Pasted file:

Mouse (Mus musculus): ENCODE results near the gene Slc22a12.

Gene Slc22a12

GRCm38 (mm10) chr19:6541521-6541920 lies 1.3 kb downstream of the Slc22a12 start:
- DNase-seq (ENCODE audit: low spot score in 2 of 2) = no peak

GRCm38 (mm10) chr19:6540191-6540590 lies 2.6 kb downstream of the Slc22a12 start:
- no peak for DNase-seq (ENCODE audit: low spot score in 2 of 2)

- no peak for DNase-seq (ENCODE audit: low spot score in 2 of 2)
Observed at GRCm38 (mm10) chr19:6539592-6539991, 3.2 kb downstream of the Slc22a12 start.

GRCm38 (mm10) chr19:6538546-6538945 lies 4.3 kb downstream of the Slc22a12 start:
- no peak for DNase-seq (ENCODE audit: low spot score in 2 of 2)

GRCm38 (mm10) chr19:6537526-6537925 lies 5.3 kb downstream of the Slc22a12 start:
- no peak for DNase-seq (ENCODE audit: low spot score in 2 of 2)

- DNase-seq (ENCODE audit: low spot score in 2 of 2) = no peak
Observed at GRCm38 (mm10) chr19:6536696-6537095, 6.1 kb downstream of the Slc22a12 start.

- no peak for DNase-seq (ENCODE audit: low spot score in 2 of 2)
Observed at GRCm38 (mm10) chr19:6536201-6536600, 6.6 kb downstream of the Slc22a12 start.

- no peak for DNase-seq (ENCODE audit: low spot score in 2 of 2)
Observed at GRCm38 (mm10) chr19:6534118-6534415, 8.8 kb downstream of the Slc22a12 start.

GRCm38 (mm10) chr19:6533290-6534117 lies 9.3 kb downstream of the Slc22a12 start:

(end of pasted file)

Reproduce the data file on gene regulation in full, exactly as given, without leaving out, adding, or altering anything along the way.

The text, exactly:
Mouse (Mus musculus): ENCODE results near the gene Slc22a12.

Gene Slc22a12

GRCm38 (mm10) chr19:6541521-6541920 lies 1.3 kb downstream of the Slc22a12 start:
- DNase-seq (ENCODE audit: low spot score in 2 of 2) = no peak

GRCm38 (mm10) chr19:6540191-6540590 lies 2.6 kb downstream of the Slc22a12 start:
- no peak for DNase-seq (ENCODE audit: low spot score in 2 of 2)

- no peak for DNase-seq (ENCODE audit: low spot score in 2 of 2)
Observed at GRCm38 (mm10) chr19:6539592-6539991, 3.2 kb downstream of the Slc22a12 start.

GRCm38 (mm10) chr19:6538546-6538945 lies 4.3 kb downstream of the Slc22a12 start:
- no peak for DNase-seq (ENCODE audit: low spot score in 2 of 2)

GRCm38 (mm10) chr19:6537526-6537925 lies 5.3 kb downstream of the Slc22a12 start:
- no peak for DNase-seq (ENCODE audit: low spot score in 2 of 2)

- DNase-seq (ENCODE audit: low spot score in 2 of 2) = no peak
Observed at GRCm38 (mm10) chr19:6536696-6537095, 6.1 kb downstream of the Slc22a12 start.

- no peak for DNase-seq (ENCODE audit: low spot score in 2 of 2)
Observed at GRCm38 (mm10) chr19:6536201-6536600, 6.6 kb downstream of the Slc22a12 start.

- no peak for DNase-seq (ENCODE audit: low spot score in 2 of 2)
Observed at GRCm38 (mm10) chr19:6534118-6534415, 8.8 kb downstream of the Slc22a12 start.

GRCm38 (mm10) chr19:6533290-6534117 lies 9.3 kb downstream of the Slc22a12 start: